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Cogent: Secondary activity lowest since 2009

Only $7bn of transactions flowed through the secondary market in the first half of 2013, a trend that Cogent believes will reverse in the second half of the year.

The secondary market ground to a near-halt (relatively speaking) in the first half of 2013 compared to the prior two years, with total transaction volume tallying around $7 billion, according to Cogent Partners' first half pricing report. 

Deal activity on the secondary market hit record levels of about $25 billion for both 2011 and 2012, with the market transacting about $13 billion during the first half last year. 

That dynamic has changed this year, and the slowdown came despite the environment being ideal for sellers, with pricing robust and secondary buyers flush with more than $35 billion of dry powder, Cogent said. 

“With [net asset values] rising and secondary buyers actively seeking to deploy more than $35 billion of dry powder, current market conditions have been nearly ideal for potential sellers,” the private equity investment bank said in its report. “The question therefore remains: ‘how long will this seller-favorable window remain open’?”

The question therefore remains: 'how long will this seller-favorable window remain open'?”

Cogent Partners

Sellers are choosing not to sell for a few reasons, including healthy public markets and strong distributions, which are giving institutions more leeway to hold their LP stakes. In fact, as public markets rise, so to do NAVs, and potential sellers are reluctant to offload holdings that could potentially increase in value quarter-to-quarter.

Pricing has gotten stronger over the past few years. In the first half of 2013, the average high first round bid for all funds increased to 84 percent of NAV, from 80 percent of NAV in the second half of 2012, according to the report. Those overall numbers were led by buyout funds, which received average high pricing of 89 percent of NAV. 

“The rise in overall pricing is not surprising given the increase in public equity prices during [the first half of 2013], combined with the lack of secondary supply, which has led some buyers to be more aggressive with their bids,” Cogent said.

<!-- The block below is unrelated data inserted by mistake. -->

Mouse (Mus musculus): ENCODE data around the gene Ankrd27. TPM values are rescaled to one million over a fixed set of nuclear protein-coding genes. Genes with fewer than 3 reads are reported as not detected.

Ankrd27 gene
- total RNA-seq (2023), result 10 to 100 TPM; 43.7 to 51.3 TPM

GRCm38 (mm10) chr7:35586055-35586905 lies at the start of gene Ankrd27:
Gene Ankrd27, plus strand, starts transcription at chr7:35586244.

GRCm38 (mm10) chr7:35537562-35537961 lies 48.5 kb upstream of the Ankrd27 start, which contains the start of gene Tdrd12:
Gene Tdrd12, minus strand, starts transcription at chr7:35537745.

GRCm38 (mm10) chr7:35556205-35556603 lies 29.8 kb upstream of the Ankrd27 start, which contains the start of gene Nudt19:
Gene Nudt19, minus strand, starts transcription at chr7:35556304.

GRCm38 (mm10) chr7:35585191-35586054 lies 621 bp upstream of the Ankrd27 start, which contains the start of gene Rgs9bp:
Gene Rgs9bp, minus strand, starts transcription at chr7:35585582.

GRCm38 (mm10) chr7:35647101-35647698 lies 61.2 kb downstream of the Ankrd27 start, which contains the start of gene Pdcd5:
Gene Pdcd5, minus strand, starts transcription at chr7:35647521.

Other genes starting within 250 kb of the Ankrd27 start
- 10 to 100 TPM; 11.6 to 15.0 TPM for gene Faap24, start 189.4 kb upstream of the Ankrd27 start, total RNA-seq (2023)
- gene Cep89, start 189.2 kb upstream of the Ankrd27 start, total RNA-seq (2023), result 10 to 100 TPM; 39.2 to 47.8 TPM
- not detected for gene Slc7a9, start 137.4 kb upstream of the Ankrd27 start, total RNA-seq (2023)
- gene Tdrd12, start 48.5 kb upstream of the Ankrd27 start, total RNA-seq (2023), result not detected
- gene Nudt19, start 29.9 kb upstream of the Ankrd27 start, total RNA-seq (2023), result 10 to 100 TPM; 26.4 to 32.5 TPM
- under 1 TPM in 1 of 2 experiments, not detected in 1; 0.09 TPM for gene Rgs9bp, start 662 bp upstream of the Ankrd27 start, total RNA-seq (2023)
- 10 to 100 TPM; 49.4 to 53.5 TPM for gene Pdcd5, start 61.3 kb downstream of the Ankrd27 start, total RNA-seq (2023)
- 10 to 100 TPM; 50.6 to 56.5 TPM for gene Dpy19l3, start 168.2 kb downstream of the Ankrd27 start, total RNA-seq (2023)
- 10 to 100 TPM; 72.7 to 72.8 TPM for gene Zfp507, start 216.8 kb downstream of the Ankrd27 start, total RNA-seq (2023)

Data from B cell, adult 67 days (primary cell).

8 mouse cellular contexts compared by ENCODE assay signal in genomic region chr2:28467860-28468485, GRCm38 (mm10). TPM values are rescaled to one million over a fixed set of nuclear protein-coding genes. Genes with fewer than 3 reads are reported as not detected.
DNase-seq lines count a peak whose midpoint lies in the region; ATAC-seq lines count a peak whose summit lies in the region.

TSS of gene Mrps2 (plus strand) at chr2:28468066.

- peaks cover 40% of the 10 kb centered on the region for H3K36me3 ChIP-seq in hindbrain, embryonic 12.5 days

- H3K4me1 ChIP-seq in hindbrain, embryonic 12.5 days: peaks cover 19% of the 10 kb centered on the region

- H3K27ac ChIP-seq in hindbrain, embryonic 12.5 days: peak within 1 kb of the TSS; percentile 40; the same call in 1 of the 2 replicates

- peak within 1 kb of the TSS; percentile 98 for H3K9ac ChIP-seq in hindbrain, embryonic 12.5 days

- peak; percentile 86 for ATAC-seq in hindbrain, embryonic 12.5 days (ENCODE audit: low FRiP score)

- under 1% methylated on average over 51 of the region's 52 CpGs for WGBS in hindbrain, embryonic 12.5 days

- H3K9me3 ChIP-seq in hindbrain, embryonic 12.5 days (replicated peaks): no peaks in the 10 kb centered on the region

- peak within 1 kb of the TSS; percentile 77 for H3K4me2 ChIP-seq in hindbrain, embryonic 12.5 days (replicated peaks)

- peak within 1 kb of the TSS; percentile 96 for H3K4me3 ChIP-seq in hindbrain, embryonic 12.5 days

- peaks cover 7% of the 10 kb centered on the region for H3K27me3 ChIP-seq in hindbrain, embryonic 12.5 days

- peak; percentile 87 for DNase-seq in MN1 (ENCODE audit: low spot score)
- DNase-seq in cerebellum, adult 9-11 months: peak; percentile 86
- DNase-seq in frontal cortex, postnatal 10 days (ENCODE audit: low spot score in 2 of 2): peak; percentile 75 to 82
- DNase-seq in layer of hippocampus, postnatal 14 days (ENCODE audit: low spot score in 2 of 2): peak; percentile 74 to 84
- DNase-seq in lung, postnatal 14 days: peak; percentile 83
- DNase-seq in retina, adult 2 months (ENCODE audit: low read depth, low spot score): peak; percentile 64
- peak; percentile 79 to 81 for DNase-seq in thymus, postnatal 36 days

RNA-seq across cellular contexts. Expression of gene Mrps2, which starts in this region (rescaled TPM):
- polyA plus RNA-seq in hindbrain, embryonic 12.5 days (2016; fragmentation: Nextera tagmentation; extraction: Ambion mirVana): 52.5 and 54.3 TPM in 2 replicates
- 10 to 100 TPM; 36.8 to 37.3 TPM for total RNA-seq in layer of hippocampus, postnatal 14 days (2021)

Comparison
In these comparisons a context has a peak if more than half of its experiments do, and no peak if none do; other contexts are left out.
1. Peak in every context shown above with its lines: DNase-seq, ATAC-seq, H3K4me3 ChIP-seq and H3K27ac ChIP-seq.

The types of sellers driving market activity has changed. Whereas for the last few years big public pensions and financial institutions have provided the bulk of product on the market, those institutions have played a smaller role in 2013. This year, public pensions and financial institutions account for about 25 percent of the sellers in the first half, down from nearly 50 percent in the second half of 2012, Cogent estimated. 

Meanwhile, the number of GP-led secondary deals like restructurings has risen, comprising about 40 percent of market activity in the first half, Cogent said. “As many funds raised in the late 1990s and early 2000s approach or extend past the end of their finite terms, managers are now increasingly proactive with respect to alternative liquidity methods that both alleviate timing pressure and expedite the return of capital to their investors,” the firm said. 

Still, Cogent predicts the market could come in around $18 billion to $20 billion for 2013 as LPs take advantage of the strong market in the latter half of the year. “We believe the recent slowdown in secondary transaction activity is only temporary. Given the significant amount of secondary capital raised to date, the large number of investors with legacy and/or allocation issues and an increasing tendency for LPs to activity manage their illiquid portfolios, we project an uptick in transaction activity over the near-term to levels seen over the last few years,” Cogent said.